What is Parmigiano-Reggiano?

Who doesn’t love Parmesan cheese? You can grate it over pasta, shave it over risotto, or stab off chunks from it to enjoy with a nice Sangiovese.

The Role of the Italian Government and Parmigiano-Reggiano

parmigiano-reggiano
Parmigiano-Reggiano

It is the king of Italian cheeses, and its salty, slightly nutty components are so often imitated that the Italian government has stepped in to declare that anything not from the North-Central regions of Emilia-Romagna and Lombardia cannot call itself real Parmesan cheese at all.

If that last fact caught you off-guard, we’ve got some more cocktail-party-impressive trivia about this unassuming wheel of yumminess you may find interesting.

Are Paremesan and Parmigiano-Reggiano the same thing?

First of all, it’s not properly called “Parmesan,” but “Parmigiano-Reggiano,” named after the Parma and Reggio Emilia regions of Italy in which it has been produced using roughly the same recipe for over 700 years.

Yup: the Parmigiano-Reggiano you eat today is the very same cheese King Charles V and Napoleon himself ate way back when. Parmegiano-Reggiano is the good stuff; “Parmesan” is what the French dubbed it, and what got carried over into our lexicon.

No, the real deal is inspected by a master grader with the Italian Consorzio Parmigiano-Reggiano at twelve months of age. This highly scientific inspection involves this guy going around to all the cheese rounds and thumping them with a hammer.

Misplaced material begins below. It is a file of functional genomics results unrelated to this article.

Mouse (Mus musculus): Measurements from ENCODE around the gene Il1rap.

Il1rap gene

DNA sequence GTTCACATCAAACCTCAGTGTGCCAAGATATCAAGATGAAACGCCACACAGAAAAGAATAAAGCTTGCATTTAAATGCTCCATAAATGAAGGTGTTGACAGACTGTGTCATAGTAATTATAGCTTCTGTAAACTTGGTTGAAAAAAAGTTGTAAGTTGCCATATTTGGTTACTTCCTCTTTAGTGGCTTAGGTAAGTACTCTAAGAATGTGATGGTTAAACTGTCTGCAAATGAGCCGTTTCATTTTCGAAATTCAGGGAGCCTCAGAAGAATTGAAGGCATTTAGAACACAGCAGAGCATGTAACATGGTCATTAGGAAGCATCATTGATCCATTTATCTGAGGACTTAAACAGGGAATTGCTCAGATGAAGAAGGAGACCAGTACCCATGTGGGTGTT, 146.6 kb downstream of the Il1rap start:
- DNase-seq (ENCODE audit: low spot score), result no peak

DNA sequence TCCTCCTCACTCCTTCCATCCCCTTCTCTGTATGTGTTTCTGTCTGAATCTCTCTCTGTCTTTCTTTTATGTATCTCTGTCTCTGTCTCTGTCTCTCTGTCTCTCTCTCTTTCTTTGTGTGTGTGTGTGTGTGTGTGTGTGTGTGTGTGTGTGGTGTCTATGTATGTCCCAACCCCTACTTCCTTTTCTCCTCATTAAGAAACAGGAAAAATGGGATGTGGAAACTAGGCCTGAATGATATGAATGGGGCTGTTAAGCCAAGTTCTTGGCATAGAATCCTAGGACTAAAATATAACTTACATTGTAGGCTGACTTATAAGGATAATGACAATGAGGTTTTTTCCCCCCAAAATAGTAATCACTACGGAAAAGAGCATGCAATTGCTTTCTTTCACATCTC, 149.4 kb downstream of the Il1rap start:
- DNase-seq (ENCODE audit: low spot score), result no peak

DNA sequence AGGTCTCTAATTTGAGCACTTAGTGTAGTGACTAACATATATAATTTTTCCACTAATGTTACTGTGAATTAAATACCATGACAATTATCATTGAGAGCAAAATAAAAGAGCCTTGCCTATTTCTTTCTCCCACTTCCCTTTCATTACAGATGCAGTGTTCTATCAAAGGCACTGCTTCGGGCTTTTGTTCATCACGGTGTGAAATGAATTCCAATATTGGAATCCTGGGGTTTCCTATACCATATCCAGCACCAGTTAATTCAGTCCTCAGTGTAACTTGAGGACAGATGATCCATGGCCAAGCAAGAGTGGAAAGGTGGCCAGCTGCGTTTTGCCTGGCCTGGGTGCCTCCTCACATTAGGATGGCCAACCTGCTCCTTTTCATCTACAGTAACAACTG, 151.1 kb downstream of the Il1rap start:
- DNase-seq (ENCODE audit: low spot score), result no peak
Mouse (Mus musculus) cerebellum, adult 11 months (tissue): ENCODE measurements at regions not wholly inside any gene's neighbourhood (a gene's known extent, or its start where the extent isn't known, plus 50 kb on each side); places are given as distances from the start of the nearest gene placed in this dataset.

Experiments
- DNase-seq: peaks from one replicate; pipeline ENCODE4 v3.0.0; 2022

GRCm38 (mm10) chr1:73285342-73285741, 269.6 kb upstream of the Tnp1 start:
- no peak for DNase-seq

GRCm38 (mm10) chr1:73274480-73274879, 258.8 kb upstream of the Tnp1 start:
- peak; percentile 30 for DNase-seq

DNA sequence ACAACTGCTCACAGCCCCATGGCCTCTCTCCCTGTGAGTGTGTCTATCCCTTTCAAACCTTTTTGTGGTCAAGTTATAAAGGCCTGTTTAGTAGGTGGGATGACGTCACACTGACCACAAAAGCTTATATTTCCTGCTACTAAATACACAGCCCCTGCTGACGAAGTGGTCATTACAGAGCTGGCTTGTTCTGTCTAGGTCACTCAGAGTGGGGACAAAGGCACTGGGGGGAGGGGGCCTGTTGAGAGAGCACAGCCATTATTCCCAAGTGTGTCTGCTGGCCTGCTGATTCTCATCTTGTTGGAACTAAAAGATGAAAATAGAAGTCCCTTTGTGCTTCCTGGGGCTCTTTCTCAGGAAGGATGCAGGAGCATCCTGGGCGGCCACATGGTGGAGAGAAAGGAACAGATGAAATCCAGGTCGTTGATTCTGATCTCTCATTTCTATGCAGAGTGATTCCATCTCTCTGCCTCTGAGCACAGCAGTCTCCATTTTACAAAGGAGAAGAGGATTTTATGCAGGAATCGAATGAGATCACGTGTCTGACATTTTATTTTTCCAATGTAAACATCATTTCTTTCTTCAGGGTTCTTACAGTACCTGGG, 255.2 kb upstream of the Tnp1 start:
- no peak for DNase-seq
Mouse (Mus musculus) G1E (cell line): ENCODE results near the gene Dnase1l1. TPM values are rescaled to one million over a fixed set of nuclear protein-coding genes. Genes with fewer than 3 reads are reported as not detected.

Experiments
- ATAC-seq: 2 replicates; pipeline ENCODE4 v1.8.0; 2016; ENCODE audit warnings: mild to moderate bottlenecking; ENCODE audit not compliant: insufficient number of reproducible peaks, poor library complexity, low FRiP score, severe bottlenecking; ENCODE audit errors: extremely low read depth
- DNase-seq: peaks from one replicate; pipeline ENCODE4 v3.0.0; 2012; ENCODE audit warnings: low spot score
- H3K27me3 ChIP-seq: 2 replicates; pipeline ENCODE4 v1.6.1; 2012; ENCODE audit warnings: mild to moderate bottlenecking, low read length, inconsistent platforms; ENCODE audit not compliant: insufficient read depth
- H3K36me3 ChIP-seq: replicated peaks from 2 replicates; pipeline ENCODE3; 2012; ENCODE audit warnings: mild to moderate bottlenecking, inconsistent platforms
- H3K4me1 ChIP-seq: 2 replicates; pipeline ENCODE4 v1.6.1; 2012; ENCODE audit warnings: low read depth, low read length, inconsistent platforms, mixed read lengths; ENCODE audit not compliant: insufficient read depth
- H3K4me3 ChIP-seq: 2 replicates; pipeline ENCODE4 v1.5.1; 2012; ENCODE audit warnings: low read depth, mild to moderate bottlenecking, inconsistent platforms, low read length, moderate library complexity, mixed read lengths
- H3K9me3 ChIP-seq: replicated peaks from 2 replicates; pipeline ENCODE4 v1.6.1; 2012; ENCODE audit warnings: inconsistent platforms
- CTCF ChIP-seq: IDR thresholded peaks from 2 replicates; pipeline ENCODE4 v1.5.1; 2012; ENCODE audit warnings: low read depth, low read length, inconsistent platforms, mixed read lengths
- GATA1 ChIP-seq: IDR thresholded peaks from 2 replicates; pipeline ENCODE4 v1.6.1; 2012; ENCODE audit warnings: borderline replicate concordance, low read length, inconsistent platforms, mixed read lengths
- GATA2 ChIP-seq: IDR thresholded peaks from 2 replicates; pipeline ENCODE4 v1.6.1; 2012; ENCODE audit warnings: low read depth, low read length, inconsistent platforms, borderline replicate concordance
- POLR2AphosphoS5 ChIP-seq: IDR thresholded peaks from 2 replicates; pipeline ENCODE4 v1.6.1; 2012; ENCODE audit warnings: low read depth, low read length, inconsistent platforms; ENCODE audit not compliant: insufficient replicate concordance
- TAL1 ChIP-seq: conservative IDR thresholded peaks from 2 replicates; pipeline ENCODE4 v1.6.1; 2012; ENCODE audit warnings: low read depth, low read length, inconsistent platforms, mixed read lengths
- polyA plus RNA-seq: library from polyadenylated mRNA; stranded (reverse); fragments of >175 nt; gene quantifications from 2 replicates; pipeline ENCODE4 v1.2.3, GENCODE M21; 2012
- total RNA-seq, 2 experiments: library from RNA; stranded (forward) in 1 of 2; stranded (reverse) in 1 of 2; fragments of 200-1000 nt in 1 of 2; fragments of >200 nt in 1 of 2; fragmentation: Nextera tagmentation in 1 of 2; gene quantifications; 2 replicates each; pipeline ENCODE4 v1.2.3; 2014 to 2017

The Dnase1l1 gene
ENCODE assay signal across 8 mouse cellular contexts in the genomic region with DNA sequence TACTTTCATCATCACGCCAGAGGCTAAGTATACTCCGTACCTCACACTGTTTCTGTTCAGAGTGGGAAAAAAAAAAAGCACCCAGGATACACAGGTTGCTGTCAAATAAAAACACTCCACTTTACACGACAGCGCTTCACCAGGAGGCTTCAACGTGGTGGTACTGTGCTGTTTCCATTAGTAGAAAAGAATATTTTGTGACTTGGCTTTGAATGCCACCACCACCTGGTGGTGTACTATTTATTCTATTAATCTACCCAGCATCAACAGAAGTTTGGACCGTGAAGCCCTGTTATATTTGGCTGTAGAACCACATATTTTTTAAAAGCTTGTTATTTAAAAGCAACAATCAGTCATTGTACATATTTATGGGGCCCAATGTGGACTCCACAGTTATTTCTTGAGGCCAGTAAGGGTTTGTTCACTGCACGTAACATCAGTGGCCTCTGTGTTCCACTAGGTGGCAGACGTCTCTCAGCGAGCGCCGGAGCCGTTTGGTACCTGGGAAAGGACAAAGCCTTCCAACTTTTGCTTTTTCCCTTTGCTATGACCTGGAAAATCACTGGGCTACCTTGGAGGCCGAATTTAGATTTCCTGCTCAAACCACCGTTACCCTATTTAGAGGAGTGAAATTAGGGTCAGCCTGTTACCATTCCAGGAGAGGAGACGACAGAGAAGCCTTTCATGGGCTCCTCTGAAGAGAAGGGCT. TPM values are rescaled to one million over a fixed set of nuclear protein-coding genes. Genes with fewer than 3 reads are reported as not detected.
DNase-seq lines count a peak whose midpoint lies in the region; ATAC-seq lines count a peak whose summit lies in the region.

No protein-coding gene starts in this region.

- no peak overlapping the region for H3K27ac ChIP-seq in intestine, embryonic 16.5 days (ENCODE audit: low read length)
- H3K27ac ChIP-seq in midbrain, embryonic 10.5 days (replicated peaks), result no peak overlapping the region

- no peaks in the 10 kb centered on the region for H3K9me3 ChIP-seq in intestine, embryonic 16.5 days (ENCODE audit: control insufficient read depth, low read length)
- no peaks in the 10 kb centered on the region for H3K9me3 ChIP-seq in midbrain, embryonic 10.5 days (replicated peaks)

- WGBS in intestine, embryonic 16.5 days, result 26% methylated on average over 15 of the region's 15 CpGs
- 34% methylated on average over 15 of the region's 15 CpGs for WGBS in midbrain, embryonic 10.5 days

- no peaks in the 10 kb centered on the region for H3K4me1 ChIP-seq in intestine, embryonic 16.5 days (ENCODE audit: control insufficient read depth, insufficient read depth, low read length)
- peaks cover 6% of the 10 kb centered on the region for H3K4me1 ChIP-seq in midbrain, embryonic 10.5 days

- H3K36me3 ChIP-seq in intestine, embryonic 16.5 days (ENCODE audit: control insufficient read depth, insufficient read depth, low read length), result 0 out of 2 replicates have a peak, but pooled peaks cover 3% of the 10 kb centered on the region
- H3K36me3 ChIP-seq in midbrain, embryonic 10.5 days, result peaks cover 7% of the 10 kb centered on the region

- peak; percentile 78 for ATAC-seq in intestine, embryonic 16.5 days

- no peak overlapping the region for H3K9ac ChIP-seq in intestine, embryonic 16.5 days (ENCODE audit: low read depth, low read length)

That’s it. That’s the test. He listens for impurities… in cheese. And you thought there was fluff in your job?

At any rate, if the cheese round (each and every one of them gets inspected, by the way) passes this test, its rind gets branded with the Consorzio’s logo, letting the buyer know the cheese they are about to take home has gotten the seal of approval from the entire nation of Italy.

The Italian Region of Parma and Pig Feed

Now, for some really fun trivia: the Parma region producing the cheese is the same Parma region that produces the world-famous Prosciutto di Parma ham.

Only quasi-impressive knowledge at the surface, sure, but traditional farms producing Parmigiano-Reggiano kept their pigs close by their cheese bins, and would feed them the leftover whey from the vats of curd they’d make during the process.

So, leftover protein from great cheese derived from grass-fed cows under scrupulous restrictions going to feed pigs under identically strict observation? No wonder that pork is so succulent.

The Role of Salt

Salt

Lastly – and perhaps even most surprisingly – is the fact that the only additive allowed in real Parmigiano-Reggiano is salt.  That’s it.  And all of the salt added is absorbed by the cheese in the first twenty (20) days of curing.

There’s no crazy-sounding, hard-to-pronounce methyl-xantha-whatever; just salt. Try reading the back of that green bottle you shake over your pasta, and your tongue will get cramps.

Genuine Parmigiano-Reggiano costs you a bit more than some of your other options, but since its flavor is so unique and intense, you don’t need as much of it as you would the lesser stuff.

And if you add paper-thin shavings of it into a hot cream or tomato sauce, it will melt right in; the other stuff just floats.

Parmigiano-Reggiano is in the pantheon of great foods that both identify a cuisine and a culture.

It is never manufactured with quality as an afterthought, and each maker does its best to outdo their competition – every wedge or wheel you buy is guaranteed top quality, a representation of the facility that made it.

You’re essentially buying pride… that tastes delicious.

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